8. Stay excited: This one is something I have never had any trouble with, but I imagine not everyone sees reading as the most exiting thing in their day. My advice is quite simple: read great books. Read something that challenges you, and make sure you are ready to be changed. This way, reading will be the ultimate adventure to the edges of your universe.
  9. Tell your friends: They will root for you, and maybe they’ll start the habit as well. This way, you can help keep each other accountable. Or you can go one step further and make your reading list public like I am doing on this blog. One good tool for that is to join a reading site like GoodReads.
  10. Start today: You can complete the first four steps right now. All it takes is a few moments to reflect on your daily routine and what you can cut from it to make room for reading. Then, select a few great books and depending on when you decide to have your reading appointment, do the first reading session today or tomorrow. If you have time, it might be a good idea to read a bit longer on the first day to get a good start and build some excitement to keep you going to the next day’s appointment.

I have been implementing this approach for a couple of weeks now and it’s working like a charm, but I am sure there is more to this. So stay tuned for more lessons learned after more weeks and months! And as always, I would love to hear about how you make time for reading.

11 thoughts on “10 Ways to Fit Reading Into a Busy Schedule

  1. Great post. Just like you, I experienced a huge decline in reading time once I got serious about blogging. Partly that was a sign that I was actually “doing” instead of “learning to do.” But I’m trying to get back to more reading, and this post is helpful.

    And we read A LOT of the same books!

    • That’s a great point, Matt! The fact that we now have less time to read is for a good reason, so that’s how it should be. It’s no use reading if you never do anything with all the knowledge and ideas.

      But I do believe it’s still a good idea to keep reading, and finding time for it is definitely worth the effort… Next, I wish I knew how to do the same with my sleep (I get way too little of it these days…)

      PS. It seems you have a good taste with books ;)

  2. A 1 step trick is to switch to audiobooks and listen to them while commuting or driving to and from work. That way most of us have over an hour of useful time each day.

    • Good tip, Tarmo!

      I was actually thinking of it but felt that at least right now, I didn’t want to mix reading with cycling. Just riding my bike without listening to anything but the sounds of the nature (and my own thoughts) feels so reviving. Almost like meditation :)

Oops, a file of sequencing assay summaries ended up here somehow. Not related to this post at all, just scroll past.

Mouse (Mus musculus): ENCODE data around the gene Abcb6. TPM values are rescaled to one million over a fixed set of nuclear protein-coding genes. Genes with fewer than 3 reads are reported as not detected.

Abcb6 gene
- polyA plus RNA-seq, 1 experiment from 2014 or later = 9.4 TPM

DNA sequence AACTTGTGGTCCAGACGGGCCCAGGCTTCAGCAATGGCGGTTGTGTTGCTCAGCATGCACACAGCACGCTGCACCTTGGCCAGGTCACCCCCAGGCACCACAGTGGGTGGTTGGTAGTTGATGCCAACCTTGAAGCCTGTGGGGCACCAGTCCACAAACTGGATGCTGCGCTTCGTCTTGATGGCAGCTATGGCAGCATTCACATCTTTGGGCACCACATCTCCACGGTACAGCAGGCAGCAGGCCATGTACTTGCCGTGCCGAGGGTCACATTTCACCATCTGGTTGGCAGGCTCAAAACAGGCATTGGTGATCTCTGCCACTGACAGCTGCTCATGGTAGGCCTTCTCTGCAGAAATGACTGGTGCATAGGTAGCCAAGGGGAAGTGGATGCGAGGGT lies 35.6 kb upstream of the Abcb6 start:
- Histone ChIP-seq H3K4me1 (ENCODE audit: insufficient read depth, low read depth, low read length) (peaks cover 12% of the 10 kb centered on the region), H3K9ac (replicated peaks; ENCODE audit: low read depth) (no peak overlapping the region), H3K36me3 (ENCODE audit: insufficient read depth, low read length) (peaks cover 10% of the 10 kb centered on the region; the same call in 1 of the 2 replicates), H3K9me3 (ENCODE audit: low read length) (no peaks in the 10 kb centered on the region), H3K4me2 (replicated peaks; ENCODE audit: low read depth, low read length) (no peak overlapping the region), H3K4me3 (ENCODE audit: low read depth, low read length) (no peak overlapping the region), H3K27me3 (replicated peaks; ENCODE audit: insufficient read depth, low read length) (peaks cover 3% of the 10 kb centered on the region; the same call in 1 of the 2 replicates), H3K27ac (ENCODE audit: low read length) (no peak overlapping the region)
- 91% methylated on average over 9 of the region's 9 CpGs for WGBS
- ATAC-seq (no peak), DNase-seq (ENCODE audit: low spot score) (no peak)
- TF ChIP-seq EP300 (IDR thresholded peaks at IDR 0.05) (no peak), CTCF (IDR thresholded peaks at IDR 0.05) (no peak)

But I’m sure there will be times when that can work really well. I’d better make sure I have some audio books in store for those days…

  3. Tuija Marstio

    Thanks for the encouraging post and thanks to Twitter (Jarmo Toikkanen) that I found this blog!
    Your 15-20 minutes approach is something I will try. With the same style I was able to fit the 10 minutes Pilates to my daily programme. Just need many repetitions to make it a habit.

    • Awesome! I’m glad you liked the idea. I have never tried Pilates, but you’re right, this approach will work with all kinds of activities, as long as there aren’t too many of them to share the minutes in the day. :)

  4. Absolutely true, “You don’t find time, you make it”.
    I’ve been a bookworm all my life, so it’s a natural passion ;-) I typically read 3-4 books a week and I don’t know where that time comes from! I think because it’s so natural for me, it’s my default activity to zone out, relax, and even get focused. It’s also a very different experience to listening to an audio book, which isn’t as natural for me.

    Great post; glad I found you via @Raamdev
    Sandi

    • Thank you, Sandi! I’m like you in the sense that I never need to motivate myself to read. It just comes naturally. But 3-4 books per week is still a great accomplishment, congrats! :)

      And yes, audio books are not the same. It might have something to do with the fact that they are a lot slower to “read” than real books as you have to go with the reader’s speed. And you can’t pause and re-read good passages the way you can with real books.